Like Neptune in waders, a burly Frenchman emerges from the water cradling a large black fish in his arms. He carefully lifts it into a holding net and strides back to catch more with his bare hands. When fishing for sturgeons that are effectively filled with caviar, a gentle touch is required.
The scene takes on a surreal edge when the fish is then scanned with an ultrasound device. A grainy image appears on the screen showing the precious roe that will eventually become caviar. But they are deemed not ready for harvesting, so the fish is returned to the water.
It’s all in a day’s work at Sturia – a company that has been farming caviar for nearly 20 years near the wine city of Bordeaux. Regarded as a pioneer in its field, it was one of the first to develop caviar-farming techniques, and today the fruits of its labour are served by Michelin-starred restaurants and exclusive food stores.
Demand has reached new heights since a ban on wild-caviar exports in 2006 in response to years of overfishing in the Caspian Sea. “When we started, we were considered the crazy guys,” says Sturia’s CEO, Laurent Dulau. “At that time, the world was dominated by wild caviar. Twenty years later, we don’t seem so crazy. Today, catching wild sturgeon is forbidden, and will remain so for the next 10 to 15 years.”
With its sharp snout and beard-like barbels, the sturgeon is no beauty, but don’t be deceived by its dowdy appearance. This fish has existed for more than 250 million years and can live for 100 years in the wild, weighing as much as a car and measuring nearly 20 feet in length. Farmed fish never achieve such monster proportions, but still take years to reach maturity.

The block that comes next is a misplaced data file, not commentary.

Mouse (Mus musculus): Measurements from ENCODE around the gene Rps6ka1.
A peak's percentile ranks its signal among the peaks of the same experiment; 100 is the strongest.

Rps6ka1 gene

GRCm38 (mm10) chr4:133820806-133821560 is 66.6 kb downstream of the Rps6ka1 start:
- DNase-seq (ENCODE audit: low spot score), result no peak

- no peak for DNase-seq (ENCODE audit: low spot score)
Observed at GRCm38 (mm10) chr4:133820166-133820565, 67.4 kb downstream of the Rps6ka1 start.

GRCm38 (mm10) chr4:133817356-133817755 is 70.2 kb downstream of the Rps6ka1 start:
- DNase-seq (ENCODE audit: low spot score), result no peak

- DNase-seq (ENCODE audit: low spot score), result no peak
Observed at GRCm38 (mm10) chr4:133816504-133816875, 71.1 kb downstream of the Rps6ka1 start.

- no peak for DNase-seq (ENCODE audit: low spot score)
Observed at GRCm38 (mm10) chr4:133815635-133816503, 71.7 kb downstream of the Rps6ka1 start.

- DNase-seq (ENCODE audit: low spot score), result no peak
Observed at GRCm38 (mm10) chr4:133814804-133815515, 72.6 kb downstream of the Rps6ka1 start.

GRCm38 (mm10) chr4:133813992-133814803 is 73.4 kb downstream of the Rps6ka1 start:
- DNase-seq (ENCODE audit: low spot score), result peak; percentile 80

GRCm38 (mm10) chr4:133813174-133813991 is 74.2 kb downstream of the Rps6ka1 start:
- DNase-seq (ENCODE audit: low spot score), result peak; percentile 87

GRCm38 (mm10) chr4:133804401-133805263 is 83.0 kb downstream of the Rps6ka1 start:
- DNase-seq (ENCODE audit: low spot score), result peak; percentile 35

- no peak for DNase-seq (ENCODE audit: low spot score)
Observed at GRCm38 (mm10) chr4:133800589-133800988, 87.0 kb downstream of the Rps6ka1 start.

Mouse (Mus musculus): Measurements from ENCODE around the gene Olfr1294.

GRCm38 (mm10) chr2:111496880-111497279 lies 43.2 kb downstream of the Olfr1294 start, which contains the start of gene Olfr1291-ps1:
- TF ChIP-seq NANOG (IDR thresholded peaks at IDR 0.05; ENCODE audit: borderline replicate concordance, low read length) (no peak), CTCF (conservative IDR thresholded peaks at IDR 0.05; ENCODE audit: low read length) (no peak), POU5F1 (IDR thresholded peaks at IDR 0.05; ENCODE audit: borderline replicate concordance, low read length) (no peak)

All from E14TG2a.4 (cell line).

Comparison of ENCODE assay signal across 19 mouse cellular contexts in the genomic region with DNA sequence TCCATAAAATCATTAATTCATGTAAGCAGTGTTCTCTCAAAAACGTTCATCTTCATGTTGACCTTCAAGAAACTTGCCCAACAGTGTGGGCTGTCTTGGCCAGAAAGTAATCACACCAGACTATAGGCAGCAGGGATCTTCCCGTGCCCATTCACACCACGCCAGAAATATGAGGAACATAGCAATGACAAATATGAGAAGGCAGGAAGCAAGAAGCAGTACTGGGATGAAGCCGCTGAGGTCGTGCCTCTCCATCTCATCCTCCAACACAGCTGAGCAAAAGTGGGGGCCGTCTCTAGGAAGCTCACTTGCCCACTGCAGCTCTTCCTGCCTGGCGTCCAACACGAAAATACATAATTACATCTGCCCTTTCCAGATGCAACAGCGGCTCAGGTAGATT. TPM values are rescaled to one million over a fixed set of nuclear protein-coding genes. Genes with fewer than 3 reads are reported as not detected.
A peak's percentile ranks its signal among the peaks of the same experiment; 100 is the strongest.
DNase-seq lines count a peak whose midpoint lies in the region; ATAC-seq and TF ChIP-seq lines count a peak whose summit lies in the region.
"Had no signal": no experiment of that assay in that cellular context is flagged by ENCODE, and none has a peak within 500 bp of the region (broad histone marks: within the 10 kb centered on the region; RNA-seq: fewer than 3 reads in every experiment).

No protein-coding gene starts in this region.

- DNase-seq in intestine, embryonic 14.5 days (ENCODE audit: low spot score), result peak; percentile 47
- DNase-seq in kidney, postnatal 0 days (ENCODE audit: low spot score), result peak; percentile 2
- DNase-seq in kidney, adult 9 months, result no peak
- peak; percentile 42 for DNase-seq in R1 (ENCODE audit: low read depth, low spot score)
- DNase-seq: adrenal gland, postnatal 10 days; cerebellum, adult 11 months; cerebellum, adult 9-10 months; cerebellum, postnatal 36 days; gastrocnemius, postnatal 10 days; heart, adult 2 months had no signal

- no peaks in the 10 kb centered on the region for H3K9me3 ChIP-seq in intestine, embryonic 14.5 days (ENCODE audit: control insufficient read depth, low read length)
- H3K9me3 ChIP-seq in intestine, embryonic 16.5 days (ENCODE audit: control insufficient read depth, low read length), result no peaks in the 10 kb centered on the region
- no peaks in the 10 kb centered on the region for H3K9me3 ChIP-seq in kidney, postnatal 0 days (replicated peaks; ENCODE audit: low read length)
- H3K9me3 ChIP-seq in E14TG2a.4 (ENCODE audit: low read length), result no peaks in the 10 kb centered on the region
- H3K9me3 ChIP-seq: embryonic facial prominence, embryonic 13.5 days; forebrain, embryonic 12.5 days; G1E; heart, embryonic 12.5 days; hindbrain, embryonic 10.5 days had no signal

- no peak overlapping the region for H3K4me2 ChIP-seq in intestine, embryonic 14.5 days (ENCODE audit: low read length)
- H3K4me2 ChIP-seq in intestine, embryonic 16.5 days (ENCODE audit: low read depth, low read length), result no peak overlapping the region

Once the roe is finally harvested, turning it into caviar is relatively simple.
The eggs are washed, salted and packed in tins; but Sturia has also developed innovative aged caviars (Primeur, Vintage and Origin), matured to offer contrasting flavours and textures.
The difference between the three becomes clear during a masterclass from Dulau in the company’s new training kitchen. The shiny beads of caviar are darker with a softer texture and a more intense flavour the longer they have been matured.
“Primeur is aged for one month and is light, delicate and subtle, with a firm texture and a hint of green hazelnuts,” he explains. “Origin is very different – more like wild Russian caviar. It’s aged for more than eight months and is tender and powerful, with hints of ripe fruit and intense hazelnut.” At three to eight months old, Vintage sits between the two.
Dulau spoons surprisingly large portions of the tiny black pearls onto the backs of our hands (a technique used to prevent contamination) before advising us to roll the caviar around our palates to appreciate the complex flavours. He enthuses, “Caviar is wonderful on its own, but also as an ingredient. We work with chefs who use it like a condiment to bring dishes alive.”
Most people are unlikely to replace their salt and pepper with caviar any time soon, because it remains one of the world’s most valuable foods. The move to sustainable production has done little to dent prices, with farmed caviar costing almost as much as wild once did.
Sturia has introduced some beluga sturgeon to its ponds, but they take 12 years to reach maturity; the company also produces limited amounts of golden oscietra caviar. But it is the Atlantic sturgeon that is Sturia’s finest achievement. Once native to the Gironde river, the species died out due to overfishing and pollution, but Sturia is now rearing the fish to release back into the wild.
It’s a long-term project. But the dream is that wild sturgeon will one day swim again in the Gironde. Not bad for a company set up by “crazy guys”.
Patrick McGuigan Copyright © 2013 Harrods Magazine Limited.